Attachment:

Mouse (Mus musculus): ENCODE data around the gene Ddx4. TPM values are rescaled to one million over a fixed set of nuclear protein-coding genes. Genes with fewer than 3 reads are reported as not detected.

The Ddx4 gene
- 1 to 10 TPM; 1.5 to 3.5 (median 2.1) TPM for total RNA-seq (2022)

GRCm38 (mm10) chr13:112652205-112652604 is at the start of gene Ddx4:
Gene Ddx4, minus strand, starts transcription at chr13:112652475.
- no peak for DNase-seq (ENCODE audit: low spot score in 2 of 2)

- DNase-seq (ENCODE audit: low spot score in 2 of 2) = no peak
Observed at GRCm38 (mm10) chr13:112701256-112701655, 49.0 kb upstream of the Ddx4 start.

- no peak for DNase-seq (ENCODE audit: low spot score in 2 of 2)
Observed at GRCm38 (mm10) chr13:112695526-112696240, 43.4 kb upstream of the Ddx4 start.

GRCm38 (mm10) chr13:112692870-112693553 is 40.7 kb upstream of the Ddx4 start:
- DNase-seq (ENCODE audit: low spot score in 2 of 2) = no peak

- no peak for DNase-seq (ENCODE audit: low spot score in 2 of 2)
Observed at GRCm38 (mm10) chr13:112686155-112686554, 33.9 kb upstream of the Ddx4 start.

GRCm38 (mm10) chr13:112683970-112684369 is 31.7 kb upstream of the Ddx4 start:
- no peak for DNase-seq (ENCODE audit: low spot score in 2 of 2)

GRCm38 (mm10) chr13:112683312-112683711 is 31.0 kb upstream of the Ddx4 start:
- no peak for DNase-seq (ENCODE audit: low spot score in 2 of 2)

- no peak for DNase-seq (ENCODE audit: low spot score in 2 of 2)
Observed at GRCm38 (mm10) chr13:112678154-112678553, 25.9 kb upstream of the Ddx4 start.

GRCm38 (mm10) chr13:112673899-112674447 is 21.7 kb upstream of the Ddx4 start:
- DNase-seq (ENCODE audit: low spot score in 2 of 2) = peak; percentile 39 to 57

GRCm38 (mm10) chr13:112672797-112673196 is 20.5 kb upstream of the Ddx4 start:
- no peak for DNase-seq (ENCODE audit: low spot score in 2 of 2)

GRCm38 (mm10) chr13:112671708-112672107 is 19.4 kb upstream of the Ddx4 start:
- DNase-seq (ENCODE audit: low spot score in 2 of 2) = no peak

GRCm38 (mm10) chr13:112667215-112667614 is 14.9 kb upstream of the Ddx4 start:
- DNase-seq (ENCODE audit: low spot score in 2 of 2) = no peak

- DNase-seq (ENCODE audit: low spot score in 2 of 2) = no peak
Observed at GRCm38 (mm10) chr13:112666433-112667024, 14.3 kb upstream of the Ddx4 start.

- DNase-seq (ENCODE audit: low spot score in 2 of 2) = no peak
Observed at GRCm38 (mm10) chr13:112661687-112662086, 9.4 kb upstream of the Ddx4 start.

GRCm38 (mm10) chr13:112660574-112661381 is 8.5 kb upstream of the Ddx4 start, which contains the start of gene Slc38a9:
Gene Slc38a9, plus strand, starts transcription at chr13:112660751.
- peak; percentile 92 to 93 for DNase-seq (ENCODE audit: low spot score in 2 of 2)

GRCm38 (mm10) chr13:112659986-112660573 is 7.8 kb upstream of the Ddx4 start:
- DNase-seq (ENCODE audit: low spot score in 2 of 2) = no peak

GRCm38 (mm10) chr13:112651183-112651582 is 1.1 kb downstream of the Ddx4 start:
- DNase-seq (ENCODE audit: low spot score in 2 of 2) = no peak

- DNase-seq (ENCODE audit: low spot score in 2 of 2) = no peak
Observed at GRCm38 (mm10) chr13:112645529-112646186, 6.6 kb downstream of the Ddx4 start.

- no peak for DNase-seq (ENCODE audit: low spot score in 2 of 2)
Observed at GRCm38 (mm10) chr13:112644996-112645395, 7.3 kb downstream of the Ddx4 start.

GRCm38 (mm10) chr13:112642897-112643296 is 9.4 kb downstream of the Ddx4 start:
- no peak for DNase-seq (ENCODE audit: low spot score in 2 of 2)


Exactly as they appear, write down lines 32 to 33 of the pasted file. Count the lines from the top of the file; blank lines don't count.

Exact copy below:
Observed at GRCm38 (mm10) chr13:112661687-112662086, 9.4 kb upstream of the Ddx4 start.

GRCm38 (mm10) chr13:112660574-112661381 is 8.5 kb upstream of the Ddx4 start, which contains the start of gene Slc38a9: